RJ Womack Comment: This is an absolutely must-read article for anyone who wants to know the truth about the satanic panic of the 1980s and 90s. The article goes into detail about cases that have overturned due to a lack of evidence or misconduct on the part of mental health professionals.
Jim Jones and David Koresh are among the small handful of men who remain even more infamous than the cults they led. Not every middle-aged American will remember the People’s Temple of the Disciples of Christ, but most know who Jones was. The Branch Davidians might not be a familiar name, even to those who remember the siege that claimed the lives of 76 of Koresh’s adherents—but his name, and that of Waco, Texas, survive in infamy. (The fate of Jones’ doomed commune is so widely known that the figure of speech “drinking the Kool-Aid,” a phrase describing the liquid poisoning of more than 900 people, has become a fixture in everyday discourse—a casual and rather sickening disavowal of the scale of the tragedy that unfolded at Jonestown.)
Satanism lacks a Jones or Koresh. Satanism has no Jamestown, no Waco, no Kool-Aid, no casual point of reference. This is because Satanic cults, as imagined in popular culture, do not exist. Still, some places across the country—West Memphis, Arkansas; Manhattan Beach, California; Edenton, North Carolina; Austin, Texas—belong to a brotherhood of cities united not by the stunned, silent grief of a tragedy like Waco’s, but by the shame of having left innocent families’ lives in ruin in the fervent pursuit of an imaginary evil.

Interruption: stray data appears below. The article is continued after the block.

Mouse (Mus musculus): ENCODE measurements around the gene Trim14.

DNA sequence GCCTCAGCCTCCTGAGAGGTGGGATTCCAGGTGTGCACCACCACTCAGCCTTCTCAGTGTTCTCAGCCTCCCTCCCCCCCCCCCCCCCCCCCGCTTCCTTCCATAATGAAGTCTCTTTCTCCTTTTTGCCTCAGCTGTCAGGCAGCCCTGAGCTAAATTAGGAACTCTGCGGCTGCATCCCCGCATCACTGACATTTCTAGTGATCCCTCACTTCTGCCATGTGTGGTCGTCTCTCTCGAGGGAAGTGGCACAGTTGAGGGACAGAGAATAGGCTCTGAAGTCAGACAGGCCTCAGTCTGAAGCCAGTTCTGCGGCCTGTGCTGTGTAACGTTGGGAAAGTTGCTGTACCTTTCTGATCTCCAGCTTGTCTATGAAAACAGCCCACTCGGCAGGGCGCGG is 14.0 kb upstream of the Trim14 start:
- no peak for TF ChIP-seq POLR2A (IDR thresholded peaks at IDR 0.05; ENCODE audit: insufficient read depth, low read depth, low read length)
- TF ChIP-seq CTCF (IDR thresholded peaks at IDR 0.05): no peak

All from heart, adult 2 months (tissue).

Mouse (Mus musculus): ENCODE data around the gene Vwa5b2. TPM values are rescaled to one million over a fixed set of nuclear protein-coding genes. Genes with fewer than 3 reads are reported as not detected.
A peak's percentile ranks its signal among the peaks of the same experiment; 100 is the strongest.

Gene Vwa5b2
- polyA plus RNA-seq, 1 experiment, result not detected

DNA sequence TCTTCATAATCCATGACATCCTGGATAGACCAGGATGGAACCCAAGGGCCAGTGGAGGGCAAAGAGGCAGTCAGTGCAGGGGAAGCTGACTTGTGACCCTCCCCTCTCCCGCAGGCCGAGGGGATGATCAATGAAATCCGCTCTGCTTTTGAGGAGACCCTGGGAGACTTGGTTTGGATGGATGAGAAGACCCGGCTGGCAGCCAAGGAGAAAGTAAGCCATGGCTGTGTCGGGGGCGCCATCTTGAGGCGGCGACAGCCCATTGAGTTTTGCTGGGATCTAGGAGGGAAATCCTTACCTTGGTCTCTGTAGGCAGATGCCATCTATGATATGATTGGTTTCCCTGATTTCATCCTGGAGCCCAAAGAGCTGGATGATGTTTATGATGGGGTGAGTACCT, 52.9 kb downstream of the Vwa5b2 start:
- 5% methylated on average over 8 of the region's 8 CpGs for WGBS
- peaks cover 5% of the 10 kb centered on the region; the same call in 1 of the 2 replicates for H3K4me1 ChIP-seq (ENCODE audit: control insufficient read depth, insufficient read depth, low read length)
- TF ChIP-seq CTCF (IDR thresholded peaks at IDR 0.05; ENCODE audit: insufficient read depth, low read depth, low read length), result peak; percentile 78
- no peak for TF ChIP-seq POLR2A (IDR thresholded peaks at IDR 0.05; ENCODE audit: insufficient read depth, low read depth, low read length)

After leaving a cult, apostates have to essentially re-learn how to think for themselves; to come back to reality and slowly re-build a broken sense of self. In a sense, America must undergo its own de-programming when it comes to Satanism and the occult.
Before she died at age 82 in 2003, Margaret Singer, arguably the world’s preeminent expert on cult psychology and brainwashing, estimated that there might be as many as 5,000 new religious movements—the term such groups prefer in favor of the widely maligned “cult”—operating in the United States alone. Not one of them is or was Satanic in nature, at least not in the most common understanding of the term. However, the myths surrounding Satanism in America are no less harmful in the absence of devious yet charismatic leaders or scenes of appalling tragedy. The “Satanic Panic” of the 1980s and early ’90s was arguably even more frightening than a typical cult precisely because of this lack of a central figure or place; anybody could have been involved, and nobody was above suspicion. The greatest danger, however, was the paranoia about Satanic cults abducting, sexually abusing, and murdering American children; this paranoia made it much harder to prosecute genuine cases of child abuse at a time when such cases were already viewed with skepticism.
The period of nationwide moral hysteria that came to be known as the Satanic Panic began in 1980 with the publication of Michelle Remembers, a biographical account of the repressed memories of the childhood ritual abuse purportedly suffered by Canadian psychiatric patient Michelle Smith. Written by Smith and her psychiatrist Lawrence Pazder, whom she later married, Michelle Remembers detailed the abuse that Smith alleged she experienced at the hands of her mother and other members of a Satanic cult during the mid-1950s in her native British Columbia. Pazder, who was originally treating Smith for depression following a miscarriage, helped Smith surface these memories by means of regression hypnosis, a highly controversial psychotherapeutic technique whose validity has been widely called into question by members of the mental health community.